Pineda trade to Yankees, what it means

About two hours after my blog on Friday the Mariners traded Michael Pineda to the Yankees for Jesus Montero. The first calls to sports radio shows in Seattle were negative; the callers hated giving up a young stud pitcher. 

Michael Pineda

Image via Wikipedia

I love pitching. And Pineda has the potential for 18-20 wins a season, claiming a few strikeout titles along the way. He clearly has ace potential. I hate to see him go, but… 

The Mariners need bats, and they want young bats to grow with the team. Having a core of Montero, Dustin Ackley, Alex Liddi, Justin Smoak,CasperWells, and perhaps Treyvon Robinson or Carlos Peguero, could, in a few years, pay dividends. 

Listed as catcher, Montero most likely will DH as catching is not his forte. Even Joe Girardi, Yankee manager, was penciling him in as DH and backup catcher before the trade. 

English: Montero after he hits his first home run

Image via Wikipedia

At present the Mariners can not compete with Texas or Los Angeles, so build a strong young team to compete in a couple of years. That is the Mariners thinking. Of course landing Prince Fielder improves the Mariners chances of competing.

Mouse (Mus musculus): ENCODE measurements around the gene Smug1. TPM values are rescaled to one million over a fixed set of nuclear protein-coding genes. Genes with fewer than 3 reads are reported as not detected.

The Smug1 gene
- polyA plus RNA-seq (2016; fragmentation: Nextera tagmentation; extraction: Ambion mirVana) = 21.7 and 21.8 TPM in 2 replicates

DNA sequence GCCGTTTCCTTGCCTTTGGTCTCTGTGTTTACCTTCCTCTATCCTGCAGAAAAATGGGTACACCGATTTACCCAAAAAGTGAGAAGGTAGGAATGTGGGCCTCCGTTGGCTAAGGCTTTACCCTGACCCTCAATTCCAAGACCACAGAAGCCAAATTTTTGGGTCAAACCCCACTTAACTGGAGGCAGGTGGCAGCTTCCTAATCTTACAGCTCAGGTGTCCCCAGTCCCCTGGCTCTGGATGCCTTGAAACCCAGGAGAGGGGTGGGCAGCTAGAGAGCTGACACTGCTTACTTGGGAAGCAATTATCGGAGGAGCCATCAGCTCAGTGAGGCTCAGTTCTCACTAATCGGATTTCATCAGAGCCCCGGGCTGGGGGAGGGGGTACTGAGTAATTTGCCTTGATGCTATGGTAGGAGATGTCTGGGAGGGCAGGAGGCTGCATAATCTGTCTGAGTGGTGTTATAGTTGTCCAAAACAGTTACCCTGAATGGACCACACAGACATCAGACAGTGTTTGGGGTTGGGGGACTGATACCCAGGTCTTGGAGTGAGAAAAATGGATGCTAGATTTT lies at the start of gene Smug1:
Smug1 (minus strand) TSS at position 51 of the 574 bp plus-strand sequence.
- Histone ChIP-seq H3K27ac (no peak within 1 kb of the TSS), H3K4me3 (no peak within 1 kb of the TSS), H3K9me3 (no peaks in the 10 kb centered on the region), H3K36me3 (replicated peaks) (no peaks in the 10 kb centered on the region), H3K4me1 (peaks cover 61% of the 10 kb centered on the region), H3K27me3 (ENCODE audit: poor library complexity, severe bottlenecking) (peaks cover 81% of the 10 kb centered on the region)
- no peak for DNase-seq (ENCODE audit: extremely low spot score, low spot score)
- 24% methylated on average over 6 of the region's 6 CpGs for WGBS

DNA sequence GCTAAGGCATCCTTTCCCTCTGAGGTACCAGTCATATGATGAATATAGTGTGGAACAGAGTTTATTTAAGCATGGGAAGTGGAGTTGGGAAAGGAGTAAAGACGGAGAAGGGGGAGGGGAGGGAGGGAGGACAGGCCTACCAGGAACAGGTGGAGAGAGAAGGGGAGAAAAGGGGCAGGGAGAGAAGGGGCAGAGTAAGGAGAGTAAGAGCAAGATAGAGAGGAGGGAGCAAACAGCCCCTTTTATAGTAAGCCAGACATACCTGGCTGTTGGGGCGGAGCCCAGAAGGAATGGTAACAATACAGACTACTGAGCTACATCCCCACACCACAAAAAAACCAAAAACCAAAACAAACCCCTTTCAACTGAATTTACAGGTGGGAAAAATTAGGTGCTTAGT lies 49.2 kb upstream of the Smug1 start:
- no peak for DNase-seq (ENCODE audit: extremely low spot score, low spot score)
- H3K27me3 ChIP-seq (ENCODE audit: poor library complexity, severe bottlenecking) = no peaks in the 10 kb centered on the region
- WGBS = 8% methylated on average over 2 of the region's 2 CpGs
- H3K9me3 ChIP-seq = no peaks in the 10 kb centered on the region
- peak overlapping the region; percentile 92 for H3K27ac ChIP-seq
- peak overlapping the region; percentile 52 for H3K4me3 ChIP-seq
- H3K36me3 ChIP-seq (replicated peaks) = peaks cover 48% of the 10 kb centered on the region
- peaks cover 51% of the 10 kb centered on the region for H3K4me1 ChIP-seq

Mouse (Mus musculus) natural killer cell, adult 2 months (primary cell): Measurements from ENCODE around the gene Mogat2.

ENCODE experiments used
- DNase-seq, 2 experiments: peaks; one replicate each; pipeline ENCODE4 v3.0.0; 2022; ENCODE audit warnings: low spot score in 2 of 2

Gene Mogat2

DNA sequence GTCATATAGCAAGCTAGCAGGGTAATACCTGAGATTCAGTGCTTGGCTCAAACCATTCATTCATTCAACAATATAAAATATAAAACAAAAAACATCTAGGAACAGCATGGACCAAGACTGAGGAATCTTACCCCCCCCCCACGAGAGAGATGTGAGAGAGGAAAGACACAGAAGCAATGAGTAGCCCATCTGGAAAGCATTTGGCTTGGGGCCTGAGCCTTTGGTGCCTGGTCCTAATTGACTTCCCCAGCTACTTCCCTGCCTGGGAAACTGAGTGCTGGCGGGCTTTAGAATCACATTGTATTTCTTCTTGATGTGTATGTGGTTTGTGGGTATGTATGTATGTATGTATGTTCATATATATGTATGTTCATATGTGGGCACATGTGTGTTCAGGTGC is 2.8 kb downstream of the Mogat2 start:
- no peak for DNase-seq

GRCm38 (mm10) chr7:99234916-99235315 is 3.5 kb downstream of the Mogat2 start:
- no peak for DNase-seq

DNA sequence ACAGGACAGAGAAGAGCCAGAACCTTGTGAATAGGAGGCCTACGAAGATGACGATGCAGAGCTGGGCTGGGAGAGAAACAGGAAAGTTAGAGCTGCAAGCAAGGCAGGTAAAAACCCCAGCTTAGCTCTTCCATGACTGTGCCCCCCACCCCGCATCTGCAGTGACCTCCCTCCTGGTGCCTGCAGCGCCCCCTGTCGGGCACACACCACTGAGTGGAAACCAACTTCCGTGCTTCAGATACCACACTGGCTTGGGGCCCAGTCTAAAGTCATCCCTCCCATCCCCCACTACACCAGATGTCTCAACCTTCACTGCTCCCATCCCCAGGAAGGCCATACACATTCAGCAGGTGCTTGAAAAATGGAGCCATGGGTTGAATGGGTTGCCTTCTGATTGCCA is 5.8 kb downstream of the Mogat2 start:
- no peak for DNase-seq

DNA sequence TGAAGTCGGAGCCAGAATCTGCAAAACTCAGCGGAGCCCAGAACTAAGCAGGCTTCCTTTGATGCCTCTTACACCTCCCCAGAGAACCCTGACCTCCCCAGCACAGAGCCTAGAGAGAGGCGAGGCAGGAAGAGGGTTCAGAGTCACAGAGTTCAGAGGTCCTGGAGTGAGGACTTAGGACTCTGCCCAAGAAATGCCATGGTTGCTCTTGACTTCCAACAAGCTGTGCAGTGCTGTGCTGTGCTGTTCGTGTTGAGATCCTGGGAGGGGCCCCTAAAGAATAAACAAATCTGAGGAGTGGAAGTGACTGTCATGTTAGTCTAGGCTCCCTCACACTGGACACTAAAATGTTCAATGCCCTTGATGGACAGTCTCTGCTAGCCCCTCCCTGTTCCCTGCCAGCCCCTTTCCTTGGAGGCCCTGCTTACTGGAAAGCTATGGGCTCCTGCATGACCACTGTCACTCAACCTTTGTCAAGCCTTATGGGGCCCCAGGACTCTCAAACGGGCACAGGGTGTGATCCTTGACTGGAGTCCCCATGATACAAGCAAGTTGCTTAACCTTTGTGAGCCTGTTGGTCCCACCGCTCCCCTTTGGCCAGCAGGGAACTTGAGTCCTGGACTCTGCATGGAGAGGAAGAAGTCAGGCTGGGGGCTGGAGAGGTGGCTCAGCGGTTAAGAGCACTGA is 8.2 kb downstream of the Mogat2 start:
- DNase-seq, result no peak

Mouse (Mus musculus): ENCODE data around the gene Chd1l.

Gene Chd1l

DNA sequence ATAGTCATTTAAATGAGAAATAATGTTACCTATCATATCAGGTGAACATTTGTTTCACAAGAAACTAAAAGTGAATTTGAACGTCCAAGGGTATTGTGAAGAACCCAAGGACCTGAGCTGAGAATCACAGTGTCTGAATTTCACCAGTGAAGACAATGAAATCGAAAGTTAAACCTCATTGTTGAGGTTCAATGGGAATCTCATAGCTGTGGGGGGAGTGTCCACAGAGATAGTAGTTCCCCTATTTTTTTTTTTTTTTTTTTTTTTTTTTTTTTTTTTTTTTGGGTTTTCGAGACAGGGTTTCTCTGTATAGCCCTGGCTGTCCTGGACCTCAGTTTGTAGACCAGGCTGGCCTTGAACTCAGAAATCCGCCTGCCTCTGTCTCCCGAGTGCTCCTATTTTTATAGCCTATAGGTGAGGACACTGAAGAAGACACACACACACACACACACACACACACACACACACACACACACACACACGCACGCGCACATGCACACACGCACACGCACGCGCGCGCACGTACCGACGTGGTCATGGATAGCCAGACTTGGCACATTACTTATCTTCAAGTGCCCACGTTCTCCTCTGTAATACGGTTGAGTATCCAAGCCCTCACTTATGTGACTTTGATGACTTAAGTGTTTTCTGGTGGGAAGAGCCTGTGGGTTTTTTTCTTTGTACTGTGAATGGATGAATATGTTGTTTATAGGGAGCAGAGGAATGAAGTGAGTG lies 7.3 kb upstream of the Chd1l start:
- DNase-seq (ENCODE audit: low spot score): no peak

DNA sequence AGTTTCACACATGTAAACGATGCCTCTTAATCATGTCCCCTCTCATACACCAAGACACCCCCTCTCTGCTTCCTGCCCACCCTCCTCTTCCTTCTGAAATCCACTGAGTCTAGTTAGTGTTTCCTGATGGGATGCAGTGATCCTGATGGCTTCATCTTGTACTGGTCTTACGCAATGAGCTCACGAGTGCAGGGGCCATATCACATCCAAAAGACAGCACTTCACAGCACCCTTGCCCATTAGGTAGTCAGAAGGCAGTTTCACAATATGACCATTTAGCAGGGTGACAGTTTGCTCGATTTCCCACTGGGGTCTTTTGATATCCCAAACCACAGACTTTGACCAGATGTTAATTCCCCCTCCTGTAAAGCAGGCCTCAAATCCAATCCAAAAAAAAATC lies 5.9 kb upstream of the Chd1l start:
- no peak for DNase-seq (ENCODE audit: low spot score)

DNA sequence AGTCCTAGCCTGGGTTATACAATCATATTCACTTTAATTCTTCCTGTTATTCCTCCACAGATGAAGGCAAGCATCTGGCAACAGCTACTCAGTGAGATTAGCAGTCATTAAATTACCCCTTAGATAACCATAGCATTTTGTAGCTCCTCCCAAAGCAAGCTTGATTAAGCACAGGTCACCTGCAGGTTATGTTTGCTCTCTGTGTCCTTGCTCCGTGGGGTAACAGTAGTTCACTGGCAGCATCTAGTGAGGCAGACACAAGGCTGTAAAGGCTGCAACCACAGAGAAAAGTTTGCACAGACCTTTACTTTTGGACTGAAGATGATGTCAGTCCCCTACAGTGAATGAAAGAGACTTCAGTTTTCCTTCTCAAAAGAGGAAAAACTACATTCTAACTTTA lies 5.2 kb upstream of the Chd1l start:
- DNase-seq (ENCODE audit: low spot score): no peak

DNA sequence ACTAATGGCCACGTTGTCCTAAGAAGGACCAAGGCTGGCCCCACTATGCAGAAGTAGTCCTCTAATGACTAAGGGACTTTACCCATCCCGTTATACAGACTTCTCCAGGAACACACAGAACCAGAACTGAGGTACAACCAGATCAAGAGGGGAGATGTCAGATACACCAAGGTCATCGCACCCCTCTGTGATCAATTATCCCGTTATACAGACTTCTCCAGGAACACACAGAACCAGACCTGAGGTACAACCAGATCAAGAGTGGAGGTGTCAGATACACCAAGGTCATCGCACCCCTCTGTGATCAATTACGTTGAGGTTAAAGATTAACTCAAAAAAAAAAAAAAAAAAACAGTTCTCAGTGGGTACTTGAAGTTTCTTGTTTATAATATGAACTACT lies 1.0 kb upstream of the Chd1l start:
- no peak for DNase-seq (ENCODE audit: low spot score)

The Yankees wanted King Felix and reportedly offered the Mariners three top pitching prospects and were turned down because the Mariners already have top prospects. 

Currently they have Felix, Jason Vargas, Hisashi Iwakuma, and Blake Beaven as starters with Danny Hultzen, Jimmy Paxton, or Charlie Furbush competing for the fifth spot. And they could still add a pitcher through free agency.  Roy Oswalt, Edwin Jackson, Jeff Francis, and Joe Saunders are still available-at least as I write this.

 Any trade is a risk, a risk for both teams, as there are no guarantees that either player will flourish. It was a bold move by the Mariners, but as the old adage says, you have to give up something to get something. This is a trade that can not be evaluated for another five to six years. Both are beginning their careers and are far from their peak years. 

I loved watching Pineda pitch. Now I will love watching Montero bat. At least I hope so. But what is baseball without hope.






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